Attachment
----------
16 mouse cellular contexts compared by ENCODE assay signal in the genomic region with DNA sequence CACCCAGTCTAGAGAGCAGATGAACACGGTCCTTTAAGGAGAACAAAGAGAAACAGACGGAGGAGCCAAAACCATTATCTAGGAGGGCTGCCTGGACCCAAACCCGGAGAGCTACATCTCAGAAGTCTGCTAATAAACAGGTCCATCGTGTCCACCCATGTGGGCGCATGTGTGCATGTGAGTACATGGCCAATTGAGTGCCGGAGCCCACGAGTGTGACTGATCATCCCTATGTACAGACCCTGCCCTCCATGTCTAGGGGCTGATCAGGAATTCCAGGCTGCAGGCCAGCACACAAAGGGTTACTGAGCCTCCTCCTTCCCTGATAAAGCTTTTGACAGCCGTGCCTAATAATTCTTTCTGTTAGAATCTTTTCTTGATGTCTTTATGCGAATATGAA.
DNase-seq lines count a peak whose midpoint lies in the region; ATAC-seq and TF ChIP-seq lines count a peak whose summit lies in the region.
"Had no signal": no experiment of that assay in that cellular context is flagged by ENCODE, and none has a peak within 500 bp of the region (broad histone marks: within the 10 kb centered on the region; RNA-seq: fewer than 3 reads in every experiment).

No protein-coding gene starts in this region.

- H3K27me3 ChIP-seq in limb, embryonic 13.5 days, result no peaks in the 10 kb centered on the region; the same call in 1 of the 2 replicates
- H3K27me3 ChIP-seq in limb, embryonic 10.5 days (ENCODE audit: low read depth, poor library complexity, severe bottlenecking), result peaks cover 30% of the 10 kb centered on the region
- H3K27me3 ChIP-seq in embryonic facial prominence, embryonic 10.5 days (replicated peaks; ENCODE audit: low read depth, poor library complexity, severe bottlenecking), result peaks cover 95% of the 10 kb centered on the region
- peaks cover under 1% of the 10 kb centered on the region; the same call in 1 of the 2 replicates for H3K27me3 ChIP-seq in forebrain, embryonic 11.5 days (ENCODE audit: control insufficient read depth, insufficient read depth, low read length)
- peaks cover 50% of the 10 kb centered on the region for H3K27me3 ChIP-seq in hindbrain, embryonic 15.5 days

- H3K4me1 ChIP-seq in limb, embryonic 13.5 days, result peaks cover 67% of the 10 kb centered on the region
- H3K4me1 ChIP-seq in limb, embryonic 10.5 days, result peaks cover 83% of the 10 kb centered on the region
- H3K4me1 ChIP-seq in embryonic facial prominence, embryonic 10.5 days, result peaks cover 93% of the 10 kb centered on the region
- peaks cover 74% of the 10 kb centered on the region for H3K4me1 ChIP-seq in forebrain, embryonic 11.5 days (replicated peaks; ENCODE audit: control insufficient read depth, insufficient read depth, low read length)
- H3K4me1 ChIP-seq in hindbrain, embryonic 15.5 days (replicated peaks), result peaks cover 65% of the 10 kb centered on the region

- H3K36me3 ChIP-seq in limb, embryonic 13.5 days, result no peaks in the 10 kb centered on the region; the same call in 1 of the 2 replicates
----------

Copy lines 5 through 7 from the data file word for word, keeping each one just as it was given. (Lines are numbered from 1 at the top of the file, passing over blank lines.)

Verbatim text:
- H3K27me3 ChIP-seq in limb, embryonic 13.5 days, result no peaks in the 10 kb centered on the region; the same call in 1 of the 2 replicates
- H3K27me3 ChIP-seq in limb, embryonic 10.5 days (ENCODE audit: low read depth, poor library complexity, severe bottlenecking), result peaks cover 30% of the 10 kb centered on the region
- H3K27me3 ChIP-seq in embryonic facial prominence, embryonic 10.5 days (replicated peaks; ENCODE audit: low read depth, poor library complexity, severe bottlenecking), result peaks cover 95% of the 10 kb centered on the region